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Courier Corporation, Feb 1, 2003 - Fiction - 144 pages
14 Reviews
Widely known as the creator of Tarzan of the Apes, Edgar Rice Burroughs was also one of America's most imaginative writers of science fiction. This tale of the amazing world of Pellucidar is a fine example of that genre. Discovered by two men who travel to the center of the earth in a bizarre mechanical device, Pellucidar is a land of perpetual noon--where time does not exist. It is also home to gallant heroes, lovely maidens, horrifying villains; and savage, prehistoric beasts. How the inhabitants of this strange land survive in a Stone Age level of development is revealed in a gripping adventure that will thrill countless readers partial to exotic locales and heart-pounding excitement. Unabridged republication of the edition published by Grosset & Dunlap, New York, 1923

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Review: Pellucidar (Pellucidar #2)

User Review  - Phil Jones - Goodreads

This is an entertaining early story but one that feels hugely rushed. The story cannons from one plot point to the next with barely a pause for breath. It is fun but at times reads more like a plot summary rather than the story itself. Read full review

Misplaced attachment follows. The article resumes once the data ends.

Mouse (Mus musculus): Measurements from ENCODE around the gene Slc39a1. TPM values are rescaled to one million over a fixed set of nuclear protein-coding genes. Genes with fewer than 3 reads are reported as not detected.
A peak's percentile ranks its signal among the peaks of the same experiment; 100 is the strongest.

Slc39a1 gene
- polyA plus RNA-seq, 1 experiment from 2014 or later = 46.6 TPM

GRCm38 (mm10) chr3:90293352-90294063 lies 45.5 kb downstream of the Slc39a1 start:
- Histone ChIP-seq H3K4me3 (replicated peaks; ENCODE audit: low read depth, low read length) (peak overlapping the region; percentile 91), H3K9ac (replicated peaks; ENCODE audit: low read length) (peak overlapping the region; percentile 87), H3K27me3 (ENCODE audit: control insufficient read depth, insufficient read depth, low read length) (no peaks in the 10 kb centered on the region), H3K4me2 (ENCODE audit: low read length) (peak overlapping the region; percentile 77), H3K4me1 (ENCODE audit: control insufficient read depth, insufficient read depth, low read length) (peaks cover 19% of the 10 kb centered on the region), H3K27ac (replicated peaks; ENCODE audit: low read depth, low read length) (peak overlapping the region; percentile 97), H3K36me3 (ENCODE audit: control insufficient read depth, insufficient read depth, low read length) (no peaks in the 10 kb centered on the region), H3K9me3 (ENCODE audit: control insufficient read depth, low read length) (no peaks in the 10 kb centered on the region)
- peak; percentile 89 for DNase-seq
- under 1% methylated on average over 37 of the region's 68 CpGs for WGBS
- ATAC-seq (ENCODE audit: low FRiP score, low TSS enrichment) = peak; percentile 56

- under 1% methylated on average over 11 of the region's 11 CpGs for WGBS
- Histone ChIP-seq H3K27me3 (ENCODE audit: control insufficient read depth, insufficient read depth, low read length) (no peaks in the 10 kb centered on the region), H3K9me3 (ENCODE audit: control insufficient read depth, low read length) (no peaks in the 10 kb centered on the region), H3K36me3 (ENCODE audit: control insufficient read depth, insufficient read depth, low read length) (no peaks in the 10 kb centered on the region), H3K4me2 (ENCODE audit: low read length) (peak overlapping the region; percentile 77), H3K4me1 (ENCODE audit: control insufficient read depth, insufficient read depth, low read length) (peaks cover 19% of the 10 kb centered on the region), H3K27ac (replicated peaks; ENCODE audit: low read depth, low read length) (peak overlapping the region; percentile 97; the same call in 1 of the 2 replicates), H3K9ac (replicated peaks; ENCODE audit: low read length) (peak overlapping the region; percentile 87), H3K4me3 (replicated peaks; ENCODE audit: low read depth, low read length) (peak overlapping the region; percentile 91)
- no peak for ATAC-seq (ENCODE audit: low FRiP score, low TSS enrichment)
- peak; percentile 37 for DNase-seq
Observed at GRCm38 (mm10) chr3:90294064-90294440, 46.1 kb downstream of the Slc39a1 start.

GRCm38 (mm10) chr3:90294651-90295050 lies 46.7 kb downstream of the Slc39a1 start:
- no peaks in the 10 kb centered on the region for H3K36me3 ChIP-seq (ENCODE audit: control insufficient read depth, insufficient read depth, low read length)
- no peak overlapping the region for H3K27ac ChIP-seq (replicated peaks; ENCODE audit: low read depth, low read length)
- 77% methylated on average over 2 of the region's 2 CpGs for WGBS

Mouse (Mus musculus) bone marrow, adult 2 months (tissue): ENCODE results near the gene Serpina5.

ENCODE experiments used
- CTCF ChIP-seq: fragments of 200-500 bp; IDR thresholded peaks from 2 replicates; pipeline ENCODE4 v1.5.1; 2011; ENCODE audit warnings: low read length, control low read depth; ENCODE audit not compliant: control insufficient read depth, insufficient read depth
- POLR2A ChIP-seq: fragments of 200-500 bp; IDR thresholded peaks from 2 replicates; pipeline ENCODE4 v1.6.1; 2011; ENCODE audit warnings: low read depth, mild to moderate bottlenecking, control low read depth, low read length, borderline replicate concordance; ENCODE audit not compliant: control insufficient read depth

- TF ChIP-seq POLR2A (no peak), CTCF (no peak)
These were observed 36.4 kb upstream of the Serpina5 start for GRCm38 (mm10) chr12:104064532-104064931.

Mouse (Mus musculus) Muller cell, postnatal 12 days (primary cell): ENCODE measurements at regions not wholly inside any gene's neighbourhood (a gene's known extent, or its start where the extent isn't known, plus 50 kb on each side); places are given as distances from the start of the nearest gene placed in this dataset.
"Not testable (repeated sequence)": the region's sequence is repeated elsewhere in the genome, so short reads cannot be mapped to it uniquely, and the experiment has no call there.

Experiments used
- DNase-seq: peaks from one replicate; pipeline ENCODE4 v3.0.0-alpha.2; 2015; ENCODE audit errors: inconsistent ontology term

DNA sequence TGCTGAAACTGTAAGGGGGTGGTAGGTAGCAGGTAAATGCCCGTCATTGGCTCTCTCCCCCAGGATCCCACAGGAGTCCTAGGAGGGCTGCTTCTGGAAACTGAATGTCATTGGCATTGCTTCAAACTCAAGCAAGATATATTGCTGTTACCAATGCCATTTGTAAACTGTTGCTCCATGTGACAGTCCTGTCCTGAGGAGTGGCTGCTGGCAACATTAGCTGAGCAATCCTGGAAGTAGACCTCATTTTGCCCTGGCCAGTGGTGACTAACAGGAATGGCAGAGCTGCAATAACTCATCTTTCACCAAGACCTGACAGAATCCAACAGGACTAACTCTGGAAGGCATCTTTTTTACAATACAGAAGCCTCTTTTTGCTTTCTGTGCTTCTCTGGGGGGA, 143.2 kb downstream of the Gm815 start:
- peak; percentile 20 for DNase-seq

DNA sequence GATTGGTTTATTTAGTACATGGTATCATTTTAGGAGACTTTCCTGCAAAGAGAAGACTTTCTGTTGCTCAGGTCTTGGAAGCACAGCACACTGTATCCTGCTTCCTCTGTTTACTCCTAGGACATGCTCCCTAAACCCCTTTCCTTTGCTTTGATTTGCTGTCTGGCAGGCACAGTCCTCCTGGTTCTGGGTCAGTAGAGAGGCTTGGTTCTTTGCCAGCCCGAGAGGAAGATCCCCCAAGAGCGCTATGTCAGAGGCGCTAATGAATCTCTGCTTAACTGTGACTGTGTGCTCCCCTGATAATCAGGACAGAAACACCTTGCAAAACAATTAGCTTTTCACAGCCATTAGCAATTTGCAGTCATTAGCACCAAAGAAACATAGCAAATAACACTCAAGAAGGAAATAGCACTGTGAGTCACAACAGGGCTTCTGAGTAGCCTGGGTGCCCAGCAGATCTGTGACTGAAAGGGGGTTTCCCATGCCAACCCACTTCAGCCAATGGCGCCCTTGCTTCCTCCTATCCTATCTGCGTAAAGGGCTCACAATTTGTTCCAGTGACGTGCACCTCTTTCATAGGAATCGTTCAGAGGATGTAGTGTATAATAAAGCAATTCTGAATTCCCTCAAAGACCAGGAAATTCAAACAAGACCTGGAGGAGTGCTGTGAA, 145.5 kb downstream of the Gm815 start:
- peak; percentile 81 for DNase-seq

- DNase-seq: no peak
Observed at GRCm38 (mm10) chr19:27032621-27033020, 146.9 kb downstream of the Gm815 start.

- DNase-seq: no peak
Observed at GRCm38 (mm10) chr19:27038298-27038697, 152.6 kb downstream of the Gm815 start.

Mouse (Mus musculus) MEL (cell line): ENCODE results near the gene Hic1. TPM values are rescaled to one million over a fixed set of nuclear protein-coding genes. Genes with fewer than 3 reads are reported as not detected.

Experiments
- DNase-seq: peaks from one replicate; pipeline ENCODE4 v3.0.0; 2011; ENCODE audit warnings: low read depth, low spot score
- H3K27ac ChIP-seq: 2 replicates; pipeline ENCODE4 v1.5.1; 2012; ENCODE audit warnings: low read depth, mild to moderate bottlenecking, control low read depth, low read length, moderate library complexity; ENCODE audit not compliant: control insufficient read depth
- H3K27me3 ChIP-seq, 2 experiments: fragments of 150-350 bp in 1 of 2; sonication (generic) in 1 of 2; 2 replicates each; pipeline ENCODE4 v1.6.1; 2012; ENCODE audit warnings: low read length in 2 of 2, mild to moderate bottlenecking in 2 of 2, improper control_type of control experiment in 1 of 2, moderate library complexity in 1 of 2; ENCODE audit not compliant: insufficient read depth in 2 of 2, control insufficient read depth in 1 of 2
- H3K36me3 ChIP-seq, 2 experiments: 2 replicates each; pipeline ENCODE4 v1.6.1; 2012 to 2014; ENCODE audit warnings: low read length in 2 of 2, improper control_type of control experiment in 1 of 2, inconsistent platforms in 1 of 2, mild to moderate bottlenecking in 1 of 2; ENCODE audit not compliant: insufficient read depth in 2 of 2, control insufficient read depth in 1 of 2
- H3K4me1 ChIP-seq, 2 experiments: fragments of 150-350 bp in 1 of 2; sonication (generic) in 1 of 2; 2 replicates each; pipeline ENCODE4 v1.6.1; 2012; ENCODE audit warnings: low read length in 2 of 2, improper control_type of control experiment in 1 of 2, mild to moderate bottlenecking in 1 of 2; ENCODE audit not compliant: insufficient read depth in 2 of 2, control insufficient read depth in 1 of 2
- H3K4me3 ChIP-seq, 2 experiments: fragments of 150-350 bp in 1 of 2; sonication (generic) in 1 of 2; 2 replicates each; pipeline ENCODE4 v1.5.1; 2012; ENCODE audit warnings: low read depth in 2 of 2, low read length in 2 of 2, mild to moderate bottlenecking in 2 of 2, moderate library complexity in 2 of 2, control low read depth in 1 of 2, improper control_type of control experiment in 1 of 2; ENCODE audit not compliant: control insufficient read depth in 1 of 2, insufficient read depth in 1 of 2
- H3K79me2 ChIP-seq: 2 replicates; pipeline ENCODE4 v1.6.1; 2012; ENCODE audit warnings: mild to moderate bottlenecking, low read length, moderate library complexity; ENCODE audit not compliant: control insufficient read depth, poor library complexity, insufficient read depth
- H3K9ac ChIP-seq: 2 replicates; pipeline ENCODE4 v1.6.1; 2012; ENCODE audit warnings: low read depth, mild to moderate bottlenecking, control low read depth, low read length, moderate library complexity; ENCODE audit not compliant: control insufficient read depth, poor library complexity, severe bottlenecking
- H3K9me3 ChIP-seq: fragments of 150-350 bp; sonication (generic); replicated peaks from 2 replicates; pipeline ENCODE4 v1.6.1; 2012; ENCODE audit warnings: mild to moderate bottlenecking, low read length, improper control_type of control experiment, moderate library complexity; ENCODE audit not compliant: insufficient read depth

Review: Pellucidar (Pellucidar #2)

User Review  - Frans Karlsson - Goodreads

David and Perrys journey in Pellucidar continues with new people and dangers. The people in Pellucidar really learn to adapt to new technology quick :) Read full review

Selected pages


Lost on Pellucidar
Traveling with Terror
Shooting the Chutesand After
Friendship and Treachery
A Pendent World
From Plight to Plight
Hoojas Cutthroats Appear
The Raid on the CavePrison
Racing for Life
Gore and Dreams
Conquest and Peace

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About the author (2003)

Edgar Rice Burroughs was born on September 1, 1875, in Chicago. His father, George Tyler was a distiller and a battery manufacturer. Early in life Burroughs attempted to support his family in a variety of occupations, including railroad policeman, business partner, and miner. None of these proved successful. However, Burroughs had always enjoyed reading adventure fiction and decided to try his hand at writing. His first attempt, written under the pseudonym Normal Bean, sold very quickly and Burroughs' career took off. Although critics and educators have not always been supportive of Burroughs' writing, the characters in his stories have entertained readers for many years. Tarzan was the most popular, earning Burroughs enough money to start his own publishing house and a motion picture company. Another character, John Carter, is the hero of Burroughs' Mars adventure series. The continuing popularity of these characters has led some critics to reconsider the value of Burroughs' writing and to acknowledge significant themes in his stories. Burroughs died on March 19, 1950.

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